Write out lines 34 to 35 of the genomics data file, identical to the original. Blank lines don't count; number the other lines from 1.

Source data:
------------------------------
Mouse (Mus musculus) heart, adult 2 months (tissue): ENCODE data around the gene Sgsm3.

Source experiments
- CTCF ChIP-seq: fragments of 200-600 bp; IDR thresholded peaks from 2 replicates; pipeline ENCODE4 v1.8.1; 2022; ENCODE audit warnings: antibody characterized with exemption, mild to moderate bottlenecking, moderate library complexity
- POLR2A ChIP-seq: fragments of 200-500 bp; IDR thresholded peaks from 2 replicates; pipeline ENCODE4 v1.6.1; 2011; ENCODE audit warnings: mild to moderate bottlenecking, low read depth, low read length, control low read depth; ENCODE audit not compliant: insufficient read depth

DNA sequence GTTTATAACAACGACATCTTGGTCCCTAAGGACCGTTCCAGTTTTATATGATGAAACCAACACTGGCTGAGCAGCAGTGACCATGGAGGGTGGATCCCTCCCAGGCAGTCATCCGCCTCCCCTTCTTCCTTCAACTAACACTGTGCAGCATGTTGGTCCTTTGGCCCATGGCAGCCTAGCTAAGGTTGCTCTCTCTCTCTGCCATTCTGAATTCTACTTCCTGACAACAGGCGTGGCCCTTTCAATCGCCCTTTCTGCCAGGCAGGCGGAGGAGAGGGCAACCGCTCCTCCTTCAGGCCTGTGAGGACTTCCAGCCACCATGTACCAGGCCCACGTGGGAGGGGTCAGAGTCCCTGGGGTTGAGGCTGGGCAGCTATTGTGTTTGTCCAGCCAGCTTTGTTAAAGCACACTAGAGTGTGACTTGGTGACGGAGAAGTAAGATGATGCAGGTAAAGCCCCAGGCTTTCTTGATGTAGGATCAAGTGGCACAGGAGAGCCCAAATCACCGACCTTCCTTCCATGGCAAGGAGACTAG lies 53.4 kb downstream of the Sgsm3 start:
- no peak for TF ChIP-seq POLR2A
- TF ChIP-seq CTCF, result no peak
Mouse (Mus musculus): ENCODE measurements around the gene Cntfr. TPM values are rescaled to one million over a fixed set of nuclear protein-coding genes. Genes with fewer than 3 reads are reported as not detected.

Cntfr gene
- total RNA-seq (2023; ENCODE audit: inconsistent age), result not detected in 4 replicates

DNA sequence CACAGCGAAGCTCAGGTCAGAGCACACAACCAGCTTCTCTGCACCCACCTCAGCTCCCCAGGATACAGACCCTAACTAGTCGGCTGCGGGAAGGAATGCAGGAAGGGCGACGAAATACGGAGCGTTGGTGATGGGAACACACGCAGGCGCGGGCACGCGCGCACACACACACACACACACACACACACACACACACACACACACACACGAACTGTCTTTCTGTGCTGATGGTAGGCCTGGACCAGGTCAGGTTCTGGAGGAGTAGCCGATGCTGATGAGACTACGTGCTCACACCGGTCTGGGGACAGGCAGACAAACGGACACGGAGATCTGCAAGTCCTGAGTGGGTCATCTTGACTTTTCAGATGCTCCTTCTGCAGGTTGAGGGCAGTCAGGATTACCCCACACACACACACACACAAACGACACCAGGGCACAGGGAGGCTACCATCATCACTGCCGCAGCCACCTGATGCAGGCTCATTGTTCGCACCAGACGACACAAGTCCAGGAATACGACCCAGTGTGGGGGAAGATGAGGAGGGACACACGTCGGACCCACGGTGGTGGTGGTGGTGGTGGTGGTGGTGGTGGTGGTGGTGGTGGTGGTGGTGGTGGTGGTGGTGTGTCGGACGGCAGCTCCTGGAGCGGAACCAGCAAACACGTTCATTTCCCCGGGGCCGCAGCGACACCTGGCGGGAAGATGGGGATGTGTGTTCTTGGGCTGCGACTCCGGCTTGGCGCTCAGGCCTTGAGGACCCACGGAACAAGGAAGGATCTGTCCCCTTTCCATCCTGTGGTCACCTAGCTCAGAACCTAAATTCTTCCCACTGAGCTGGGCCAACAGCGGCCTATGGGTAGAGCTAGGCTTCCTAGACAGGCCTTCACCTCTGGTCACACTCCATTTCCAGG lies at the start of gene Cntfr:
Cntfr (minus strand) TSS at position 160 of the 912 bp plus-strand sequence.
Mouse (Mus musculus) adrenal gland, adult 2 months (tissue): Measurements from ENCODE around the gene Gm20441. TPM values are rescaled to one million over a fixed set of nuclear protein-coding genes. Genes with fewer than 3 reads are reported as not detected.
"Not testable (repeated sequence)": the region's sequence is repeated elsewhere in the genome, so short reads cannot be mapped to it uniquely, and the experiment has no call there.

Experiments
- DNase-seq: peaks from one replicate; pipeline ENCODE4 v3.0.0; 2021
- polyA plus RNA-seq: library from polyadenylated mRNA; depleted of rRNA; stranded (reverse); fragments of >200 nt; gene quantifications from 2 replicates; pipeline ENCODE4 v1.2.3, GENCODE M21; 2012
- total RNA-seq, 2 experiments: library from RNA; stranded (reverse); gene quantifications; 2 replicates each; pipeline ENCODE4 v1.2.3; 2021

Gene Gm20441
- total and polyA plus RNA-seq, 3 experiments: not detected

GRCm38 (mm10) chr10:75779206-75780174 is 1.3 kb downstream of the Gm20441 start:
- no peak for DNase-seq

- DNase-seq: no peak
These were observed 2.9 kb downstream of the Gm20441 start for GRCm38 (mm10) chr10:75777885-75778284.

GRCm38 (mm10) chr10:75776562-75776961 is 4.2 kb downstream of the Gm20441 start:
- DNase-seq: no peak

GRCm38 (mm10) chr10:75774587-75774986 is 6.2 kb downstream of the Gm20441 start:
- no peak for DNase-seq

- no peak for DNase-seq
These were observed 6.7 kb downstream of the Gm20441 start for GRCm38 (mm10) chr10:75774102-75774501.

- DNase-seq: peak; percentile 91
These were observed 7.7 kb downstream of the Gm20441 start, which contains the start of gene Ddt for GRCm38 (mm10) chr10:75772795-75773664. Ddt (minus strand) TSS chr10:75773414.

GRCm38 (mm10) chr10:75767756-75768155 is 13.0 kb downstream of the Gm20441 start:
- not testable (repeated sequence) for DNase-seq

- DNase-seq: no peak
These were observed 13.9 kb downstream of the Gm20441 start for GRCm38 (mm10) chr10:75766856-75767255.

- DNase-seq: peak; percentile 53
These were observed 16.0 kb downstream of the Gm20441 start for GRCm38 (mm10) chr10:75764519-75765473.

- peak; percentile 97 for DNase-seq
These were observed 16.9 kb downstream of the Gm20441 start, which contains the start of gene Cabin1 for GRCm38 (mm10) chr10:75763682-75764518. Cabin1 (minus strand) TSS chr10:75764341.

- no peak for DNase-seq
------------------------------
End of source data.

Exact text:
- not testable (repeated sequence) for DNase-seq

- DNase-seq: no peak